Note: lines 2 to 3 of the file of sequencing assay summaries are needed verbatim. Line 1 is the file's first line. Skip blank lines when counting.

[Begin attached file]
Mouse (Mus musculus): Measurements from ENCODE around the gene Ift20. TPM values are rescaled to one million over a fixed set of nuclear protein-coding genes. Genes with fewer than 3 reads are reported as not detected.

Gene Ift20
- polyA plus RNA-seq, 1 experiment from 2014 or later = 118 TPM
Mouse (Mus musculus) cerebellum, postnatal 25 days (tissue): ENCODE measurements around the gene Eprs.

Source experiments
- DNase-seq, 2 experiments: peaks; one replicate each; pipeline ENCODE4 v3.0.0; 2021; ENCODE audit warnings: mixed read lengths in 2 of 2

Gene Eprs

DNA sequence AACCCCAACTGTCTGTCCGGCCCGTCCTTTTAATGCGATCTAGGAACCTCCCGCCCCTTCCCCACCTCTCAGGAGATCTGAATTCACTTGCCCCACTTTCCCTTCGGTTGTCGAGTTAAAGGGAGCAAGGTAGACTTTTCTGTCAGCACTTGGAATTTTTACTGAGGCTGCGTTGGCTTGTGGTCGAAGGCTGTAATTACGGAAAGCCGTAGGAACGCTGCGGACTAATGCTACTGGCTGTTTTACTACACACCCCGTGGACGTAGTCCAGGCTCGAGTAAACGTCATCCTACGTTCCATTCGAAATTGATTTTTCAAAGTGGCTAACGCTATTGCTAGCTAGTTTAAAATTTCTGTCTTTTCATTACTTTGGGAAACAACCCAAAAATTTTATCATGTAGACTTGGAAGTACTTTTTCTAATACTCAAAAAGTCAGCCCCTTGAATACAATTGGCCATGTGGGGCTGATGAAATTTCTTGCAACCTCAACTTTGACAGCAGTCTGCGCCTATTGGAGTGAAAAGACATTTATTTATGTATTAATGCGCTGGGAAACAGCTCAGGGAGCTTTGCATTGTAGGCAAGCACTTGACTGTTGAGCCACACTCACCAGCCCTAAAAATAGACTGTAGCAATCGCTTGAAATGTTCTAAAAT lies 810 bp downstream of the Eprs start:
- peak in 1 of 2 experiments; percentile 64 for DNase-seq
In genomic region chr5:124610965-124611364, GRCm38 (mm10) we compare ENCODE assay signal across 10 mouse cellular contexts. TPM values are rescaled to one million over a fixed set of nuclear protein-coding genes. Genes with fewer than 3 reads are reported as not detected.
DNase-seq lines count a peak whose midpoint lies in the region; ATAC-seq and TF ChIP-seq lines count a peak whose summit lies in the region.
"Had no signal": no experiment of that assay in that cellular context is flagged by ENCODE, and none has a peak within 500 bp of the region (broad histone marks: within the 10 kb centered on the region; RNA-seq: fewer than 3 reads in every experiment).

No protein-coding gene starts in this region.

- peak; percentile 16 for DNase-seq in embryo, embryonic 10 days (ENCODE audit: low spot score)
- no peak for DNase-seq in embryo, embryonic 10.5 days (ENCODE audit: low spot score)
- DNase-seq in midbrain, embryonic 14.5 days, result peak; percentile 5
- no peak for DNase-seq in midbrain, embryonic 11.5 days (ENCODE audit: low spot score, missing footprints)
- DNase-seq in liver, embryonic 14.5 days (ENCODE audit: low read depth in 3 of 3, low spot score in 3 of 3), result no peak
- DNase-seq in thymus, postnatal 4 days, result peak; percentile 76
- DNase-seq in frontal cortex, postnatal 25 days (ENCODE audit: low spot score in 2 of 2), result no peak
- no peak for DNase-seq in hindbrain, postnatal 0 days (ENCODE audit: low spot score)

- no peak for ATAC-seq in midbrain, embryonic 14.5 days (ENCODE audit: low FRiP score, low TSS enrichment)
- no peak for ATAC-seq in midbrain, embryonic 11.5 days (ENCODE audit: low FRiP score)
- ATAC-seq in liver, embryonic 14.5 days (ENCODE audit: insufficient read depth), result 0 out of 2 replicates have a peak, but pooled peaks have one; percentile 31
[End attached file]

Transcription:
Gene Ift20
- polyA plus RNA-seq, 1 experiment from 2014 or later = 118 TPM